Law School Case Brief
People v. Davis - 18 Cal. 4th 712, 76 Cal. Rptr. 2d 770, 958 P.2d 1083 (1998)
Burglary (Cal. Pen. Code, § 459) requires an entry that invades a possessory right in a building. Burglary laws are based primarily upon a recognition of the dangers to personal safety created by the usual burglary situation—the danger that the intruder will harm the occupants in attempting to perpetrate the intended crime or to escape, and the danger that the occupants will in anger or panic react violently to the invasion, thereby inviting more violence. The laws are primarily designed not to deter the trespass and the intended crime, which are prohibited by other laws, so much as to forestall the germination of a situation dangerous to personal safety.
Defendant Michael Wayne Davis approached the walk-up window of a check-cashing business named the Cash Box and presented a check to the teller by placing the check in a chute in the window. The check was drawn on the account of Robert and Joan Tallman. The teller telephoned Robert Tallman, who denied having written the check. Tallman later discovered that a group of checks, including the given to him by Davis, had been stolen. Tallman called the police. An officer arrived within minutes and arrested DAVIS. After trial in California state court, Davis was convicted of forgery, under Cal. Penal Code § 470, receiving stolen property, under Cal. Penal Code § 469(c), and burglary, under Cal. Penal Code § 459, based upon evidence that he presented a stolen and forged check to the teller. On Davis' appeal, the court of appeal affirmed. Davis appealed, challenging the sufficiency of the evidence to support the conviction for burglary.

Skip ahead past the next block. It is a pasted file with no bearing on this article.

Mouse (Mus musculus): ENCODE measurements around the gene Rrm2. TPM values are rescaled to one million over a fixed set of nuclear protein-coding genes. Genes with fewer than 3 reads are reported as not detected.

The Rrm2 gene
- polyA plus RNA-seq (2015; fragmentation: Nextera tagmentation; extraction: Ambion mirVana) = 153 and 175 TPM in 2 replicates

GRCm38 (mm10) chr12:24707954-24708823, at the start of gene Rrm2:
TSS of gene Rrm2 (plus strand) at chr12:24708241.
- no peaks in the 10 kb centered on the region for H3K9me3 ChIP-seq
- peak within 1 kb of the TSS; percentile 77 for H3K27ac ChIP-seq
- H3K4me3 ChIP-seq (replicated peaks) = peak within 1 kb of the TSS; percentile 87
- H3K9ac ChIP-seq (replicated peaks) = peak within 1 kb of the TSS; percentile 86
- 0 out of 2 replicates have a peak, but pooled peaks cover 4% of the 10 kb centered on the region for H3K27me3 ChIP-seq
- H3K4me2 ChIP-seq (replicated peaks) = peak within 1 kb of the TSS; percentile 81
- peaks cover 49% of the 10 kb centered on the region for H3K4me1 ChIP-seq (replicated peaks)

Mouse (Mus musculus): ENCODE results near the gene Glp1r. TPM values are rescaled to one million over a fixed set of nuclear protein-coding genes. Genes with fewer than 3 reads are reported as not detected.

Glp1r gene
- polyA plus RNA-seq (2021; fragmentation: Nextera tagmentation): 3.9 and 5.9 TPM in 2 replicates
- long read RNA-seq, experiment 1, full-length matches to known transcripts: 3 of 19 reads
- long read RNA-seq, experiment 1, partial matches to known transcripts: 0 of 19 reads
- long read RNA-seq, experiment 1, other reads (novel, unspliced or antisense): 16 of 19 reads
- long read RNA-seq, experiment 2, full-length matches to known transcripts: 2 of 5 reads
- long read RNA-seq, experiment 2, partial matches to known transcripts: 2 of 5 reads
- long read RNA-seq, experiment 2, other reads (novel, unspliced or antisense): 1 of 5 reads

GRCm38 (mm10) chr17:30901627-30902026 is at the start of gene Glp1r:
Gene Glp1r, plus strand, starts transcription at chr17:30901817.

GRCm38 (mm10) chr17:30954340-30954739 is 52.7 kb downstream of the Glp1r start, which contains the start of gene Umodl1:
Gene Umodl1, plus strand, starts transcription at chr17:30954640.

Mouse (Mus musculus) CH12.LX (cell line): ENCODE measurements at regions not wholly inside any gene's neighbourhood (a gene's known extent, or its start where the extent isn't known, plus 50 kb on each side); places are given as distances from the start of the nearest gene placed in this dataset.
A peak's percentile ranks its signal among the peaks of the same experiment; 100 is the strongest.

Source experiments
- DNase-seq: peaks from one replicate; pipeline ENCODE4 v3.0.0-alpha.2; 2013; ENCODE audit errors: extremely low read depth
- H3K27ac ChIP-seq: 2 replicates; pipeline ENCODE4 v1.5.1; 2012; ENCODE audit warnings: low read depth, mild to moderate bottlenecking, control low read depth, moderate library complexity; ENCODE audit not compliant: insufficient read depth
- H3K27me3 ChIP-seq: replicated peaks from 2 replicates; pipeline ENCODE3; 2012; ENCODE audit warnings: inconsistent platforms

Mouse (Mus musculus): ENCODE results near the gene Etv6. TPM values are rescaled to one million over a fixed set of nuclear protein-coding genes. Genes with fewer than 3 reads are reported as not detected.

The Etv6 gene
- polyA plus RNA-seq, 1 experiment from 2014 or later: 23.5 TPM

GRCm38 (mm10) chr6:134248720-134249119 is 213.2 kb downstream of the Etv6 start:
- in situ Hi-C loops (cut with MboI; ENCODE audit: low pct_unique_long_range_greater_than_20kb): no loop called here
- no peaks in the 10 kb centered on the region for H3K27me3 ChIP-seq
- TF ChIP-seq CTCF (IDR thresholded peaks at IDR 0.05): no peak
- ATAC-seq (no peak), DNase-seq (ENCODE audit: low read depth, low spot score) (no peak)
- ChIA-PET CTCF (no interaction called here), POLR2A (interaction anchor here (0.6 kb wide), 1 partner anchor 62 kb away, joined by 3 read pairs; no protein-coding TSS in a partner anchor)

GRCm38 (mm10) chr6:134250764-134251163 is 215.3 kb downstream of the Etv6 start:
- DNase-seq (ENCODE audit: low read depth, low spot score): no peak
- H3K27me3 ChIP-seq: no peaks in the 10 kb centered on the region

Did Davis commit burglary when he presented a stolen and forged check to the teller by placing the check in a chute in a walk-up window?
The Supreme Court of California reversed the judgment of the court of appeal to the extent it affirmed Davis' conviction for burglary, and it affirmed the court of appeal's judgment in all other respects. The court agreed with Davis that the burglary conviction had to be reversed because he did not enter the check-cashing facility. The court noted that the crucial issue was whether Davis' conduct was the type of "entry" the burglary statute was intended to prevent. The court looked to the interest sought to be protected by the burglary statute in general and the requirement of an entry in particular. Based on a review of the history of the offense of burglary, the court noted that the underlying basis for the criminal sanction of burglary was the danger caused by the unauthorized entry itself. The court held that the act of Davis placing a forged check into a chute in the window of a check-cashing facility was not using an instrument to affect an entry within the meaning of the burglary statute because it did not violate the occupant's possessory interest in the building.
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